The most detailed pictures of the Sun ever taken unveiled by scientists

The most detailed pictures of the Sun ever taken unveiled by scientists

It's fair to say that most of us take the sun for granted, and it's no exaggeration to say that were it not for that giant burning ball of gas out there in space, life on this planet literally could not exist.

Of course, we all know that actually looking at the sun is damn near impossible and blinding, but now a team of scientists working at the Inouye Solar Telescope in Hawaii has harnessed their state-of-the-art technology to reveal the most detailed pictures of the surface sun ever taken.

The images were shared on the official Facebook page of the US National Science Foundation, the images show what looks like a flat display of golden yellow popcorn kernels. Yet each of these 'kernels' represents a colossal nuclear explosion, with each 6000-celsius bubble of super-hot plasma measuring roughly the same size as the state of Texas.

Commenting on the stunning pictures in the Facebook caption, the National Science Foundation's director France Córdova stated: "NSF’s Inouye Solar Telescope will be able to map the magnetic fields within the sun’s corona, where solar eruptions occur that can impact life on Earth. This telescope will improve our understanding of what drives space weather and ultimately help forecasters better predict solar storms."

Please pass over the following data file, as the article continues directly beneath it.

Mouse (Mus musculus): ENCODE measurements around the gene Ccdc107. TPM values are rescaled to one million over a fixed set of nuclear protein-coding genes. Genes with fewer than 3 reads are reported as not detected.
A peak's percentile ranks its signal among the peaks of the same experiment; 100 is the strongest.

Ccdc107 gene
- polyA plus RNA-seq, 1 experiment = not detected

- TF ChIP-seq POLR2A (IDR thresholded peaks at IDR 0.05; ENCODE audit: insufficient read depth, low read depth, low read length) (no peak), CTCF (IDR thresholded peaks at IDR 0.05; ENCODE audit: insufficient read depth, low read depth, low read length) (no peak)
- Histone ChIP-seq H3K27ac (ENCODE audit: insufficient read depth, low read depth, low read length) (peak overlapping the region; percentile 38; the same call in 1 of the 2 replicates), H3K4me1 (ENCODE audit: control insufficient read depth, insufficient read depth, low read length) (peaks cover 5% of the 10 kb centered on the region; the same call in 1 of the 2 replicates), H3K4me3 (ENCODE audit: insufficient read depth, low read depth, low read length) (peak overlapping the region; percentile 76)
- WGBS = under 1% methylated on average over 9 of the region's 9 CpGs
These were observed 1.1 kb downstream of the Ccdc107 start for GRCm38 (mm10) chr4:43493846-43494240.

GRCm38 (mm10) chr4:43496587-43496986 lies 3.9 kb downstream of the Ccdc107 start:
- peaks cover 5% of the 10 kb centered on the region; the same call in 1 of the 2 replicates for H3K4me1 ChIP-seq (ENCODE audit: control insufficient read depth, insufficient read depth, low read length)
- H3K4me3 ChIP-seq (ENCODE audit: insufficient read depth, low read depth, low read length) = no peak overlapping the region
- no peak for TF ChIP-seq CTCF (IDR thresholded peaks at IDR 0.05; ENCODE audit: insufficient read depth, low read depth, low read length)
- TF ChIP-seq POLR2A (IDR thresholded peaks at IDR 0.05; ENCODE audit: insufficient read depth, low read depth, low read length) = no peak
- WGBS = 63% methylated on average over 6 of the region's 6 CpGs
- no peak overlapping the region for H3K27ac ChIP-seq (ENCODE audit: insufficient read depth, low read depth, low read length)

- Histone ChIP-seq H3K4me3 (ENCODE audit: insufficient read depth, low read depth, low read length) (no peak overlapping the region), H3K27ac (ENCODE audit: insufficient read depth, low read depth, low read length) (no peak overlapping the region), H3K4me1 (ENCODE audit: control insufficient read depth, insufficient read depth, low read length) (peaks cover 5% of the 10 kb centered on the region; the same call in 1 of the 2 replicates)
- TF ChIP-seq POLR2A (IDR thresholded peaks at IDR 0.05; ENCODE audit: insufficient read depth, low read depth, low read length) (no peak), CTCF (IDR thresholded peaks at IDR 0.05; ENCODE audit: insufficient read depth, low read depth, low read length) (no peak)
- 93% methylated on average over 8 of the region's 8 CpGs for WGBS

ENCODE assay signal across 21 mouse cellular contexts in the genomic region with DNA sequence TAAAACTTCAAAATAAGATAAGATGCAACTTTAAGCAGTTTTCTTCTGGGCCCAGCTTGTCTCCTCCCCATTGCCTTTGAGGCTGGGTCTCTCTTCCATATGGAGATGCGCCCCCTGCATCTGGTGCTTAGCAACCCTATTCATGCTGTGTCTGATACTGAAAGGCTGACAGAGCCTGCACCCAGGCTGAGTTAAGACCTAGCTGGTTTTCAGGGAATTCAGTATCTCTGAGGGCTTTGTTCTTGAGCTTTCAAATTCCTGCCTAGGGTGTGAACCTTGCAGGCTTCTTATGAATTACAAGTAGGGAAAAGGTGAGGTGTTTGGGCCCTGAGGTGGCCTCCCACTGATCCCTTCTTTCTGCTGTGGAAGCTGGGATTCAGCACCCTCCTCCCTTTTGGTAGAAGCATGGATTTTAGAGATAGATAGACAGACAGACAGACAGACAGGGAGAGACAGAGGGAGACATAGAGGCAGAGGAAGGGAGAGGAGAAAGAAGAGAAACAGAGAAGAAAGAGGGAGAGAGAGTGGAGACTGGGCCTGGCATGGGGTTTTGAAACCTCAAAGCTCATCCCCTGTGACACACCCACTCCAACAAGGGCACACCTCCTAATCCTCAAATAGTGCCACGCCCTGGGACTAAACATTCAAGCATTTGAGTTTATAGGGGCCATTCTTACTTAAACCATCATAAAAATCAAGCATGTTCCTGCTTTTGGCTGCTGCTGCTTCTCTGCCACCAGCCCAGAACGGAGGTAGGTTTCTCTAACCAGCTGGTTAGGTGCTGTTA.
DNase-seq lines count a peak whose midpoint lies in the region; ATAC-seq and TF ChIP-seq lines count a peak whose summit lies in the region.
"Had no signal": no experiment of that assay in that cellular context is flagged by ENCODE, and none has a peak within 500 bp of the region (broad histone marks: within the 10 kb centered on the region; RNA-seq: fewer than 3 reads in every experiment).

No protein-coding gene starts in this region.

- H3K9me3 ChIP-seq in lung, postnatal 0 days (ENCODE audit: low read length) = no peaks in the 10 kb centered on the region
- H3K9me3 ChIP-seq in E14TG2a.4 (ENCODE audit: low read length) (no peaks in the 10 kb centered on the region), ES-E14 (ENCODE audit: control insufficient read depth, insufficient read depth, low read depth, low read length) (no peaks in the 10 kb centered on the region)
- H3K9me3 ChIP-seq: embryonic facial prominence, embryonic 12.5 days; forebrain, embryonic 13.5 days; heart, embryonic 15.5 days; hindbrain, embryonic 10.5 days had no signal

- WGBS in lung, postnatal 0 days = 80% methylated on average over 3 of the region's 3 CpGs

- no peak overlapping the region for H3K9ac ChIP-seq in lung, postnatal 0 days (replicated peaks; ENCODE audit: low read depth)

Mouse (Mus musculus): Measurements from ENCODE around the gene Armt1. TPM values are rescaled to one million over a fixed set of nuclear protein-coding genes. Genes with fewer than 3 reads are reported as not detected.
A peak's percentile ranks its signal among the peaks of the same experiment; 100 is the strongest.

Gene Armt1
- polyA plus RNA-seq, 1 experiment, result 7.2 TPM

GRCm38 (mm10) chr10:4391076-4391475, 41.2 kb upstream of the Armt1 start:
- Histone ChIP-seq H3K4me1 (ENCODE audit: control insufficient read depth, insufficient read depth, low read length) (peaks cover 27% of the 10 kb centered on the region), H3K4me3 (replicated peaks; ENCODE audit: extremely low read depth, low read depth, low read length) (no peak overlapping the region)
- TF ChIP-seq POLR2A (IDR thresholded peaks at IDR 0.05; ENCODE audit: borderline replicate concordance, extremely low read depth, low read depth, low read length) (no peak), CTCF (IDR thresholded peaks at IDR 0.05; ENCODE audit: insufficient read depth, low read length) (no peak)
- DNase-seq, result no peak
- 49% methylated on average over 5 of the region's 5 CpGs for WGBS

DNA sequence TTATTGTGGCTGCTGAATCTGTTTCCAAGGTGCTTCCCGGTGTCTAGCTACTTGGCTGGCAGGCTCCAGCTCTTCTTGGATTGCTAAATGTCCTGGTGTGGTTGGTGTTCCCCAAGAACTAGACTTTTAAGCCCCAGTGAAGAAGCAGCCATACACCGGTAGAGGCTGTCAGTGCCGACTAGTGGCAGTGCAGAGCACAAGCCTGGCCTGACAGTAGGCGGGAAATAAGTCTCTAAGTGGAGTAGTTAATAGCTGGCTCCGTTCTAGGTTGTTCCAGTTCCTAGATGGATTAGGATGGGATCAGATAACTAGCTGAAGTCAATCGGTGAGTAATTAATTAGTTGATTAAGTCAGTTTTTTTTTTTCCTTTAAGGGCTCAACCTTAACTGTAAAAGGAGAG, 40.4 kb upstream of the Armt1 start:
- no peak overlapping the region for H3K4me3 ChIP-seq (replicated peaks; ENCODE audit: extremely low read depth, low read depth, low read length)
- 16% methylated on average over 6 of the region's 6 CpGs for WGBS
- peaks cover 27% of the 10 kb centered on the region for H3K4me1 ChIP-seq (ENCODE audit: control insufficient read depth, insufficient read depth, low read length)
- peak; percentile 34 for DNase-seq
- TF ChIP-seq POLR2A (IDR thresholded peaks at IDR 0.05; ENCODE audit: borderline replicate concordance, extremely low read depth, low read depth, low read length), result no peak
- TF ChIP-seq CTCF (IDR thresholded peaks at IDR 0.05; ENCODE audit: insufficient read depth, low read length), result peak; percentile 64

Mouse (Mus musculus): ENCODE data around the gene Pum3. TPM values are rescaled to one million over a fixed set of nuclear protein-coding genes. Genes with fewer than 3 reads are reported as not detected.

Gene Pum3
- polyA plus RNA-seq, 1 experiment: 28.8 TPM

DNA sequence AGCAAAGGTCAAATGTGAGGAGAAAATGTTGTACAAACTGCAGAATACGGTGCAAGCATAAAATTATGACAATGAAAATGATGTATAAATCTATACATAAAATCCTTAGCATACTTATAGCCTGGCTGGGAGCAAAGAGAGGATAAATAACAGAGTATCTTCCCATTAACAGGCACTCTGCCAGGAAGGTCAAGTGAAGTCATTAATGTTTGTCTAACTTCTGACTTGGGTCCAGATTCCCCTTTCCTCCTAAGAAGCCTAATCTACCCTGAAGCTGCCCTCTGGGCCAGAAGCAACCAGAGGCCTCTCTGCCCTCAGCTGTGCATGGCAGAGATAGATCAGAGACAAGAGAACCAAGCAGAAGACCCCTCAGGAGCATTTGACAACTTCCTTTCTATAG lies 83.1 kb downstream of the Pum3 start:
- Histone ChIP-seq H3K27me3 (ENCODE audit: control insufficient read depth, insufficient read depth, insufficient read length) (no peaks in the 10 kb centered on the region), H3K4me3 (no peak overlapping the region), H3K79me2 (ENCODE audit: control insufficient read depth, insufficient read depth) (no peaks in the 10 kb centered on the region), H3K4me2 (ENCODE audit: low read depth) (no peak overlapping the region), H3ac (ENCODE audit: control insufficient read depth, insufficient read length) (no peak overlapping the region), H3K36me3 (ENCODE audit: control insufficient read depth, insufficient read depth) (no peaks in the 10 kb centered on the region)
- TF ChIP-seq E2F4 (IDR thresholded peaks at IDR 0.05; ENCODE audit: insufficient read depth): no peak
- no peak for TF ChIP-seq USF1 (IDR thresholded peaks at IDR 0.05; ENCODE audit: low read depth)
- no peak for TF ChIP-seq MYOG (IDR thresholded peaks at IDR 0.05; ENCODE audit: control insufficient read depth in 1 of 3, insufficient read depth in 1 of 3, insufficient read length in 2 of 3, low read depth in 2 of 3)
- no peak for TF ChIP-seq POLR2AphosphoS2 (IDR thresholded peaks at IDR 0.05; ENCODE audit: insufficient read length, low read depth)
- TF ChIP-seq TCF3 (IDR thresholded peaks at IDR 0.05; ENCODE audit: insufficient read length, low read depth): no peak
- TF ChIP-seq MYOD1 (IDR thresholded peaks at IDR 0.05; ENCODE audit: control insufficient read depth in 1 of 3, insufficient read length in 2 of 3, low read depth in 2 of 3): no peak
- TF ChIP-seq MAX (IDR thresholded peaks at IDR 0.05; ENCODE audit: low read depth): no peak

The video above was shared to Facebook by the National Solar Observatory, along with the caption: "Our star, in action, doing what it does."

In another post, they wrote: "The National Science Foundation (NSF)'s Inouye Solar Telescope images the sun in more detail than we’ve ever seen before. The telescope can image a region of the Sun 38,000km wide. Close up, these images show large cell-like structures hundreds of kilometers across and, for the first time, the smallest features ever seen on the solar surface, some as small as 30km."

Per British tabloid newspaper The Sun, the NSF researchers apparently aim to use the Inouye telescope to investigate solar storms; vast eruptions that can disrupt electronics on Earth and lead to profound meteorological changes.

To better understand the workings of our local star, NSF intends to measure the magnetic field strength and direction of the bubbles on the sun's surface. They will then try to trace the field as it extends out into the million-degree corona, the outer atmosphere of the Sun.

Take a look at this gorgeous footage of a tiny Hunter's Moon rising over the horizon:

But this isn't the first exciting space news we've covered lately. Check out this article we penned all about the giant star 1,400 times bigger than our own sun, which astronomers predict is about the explode.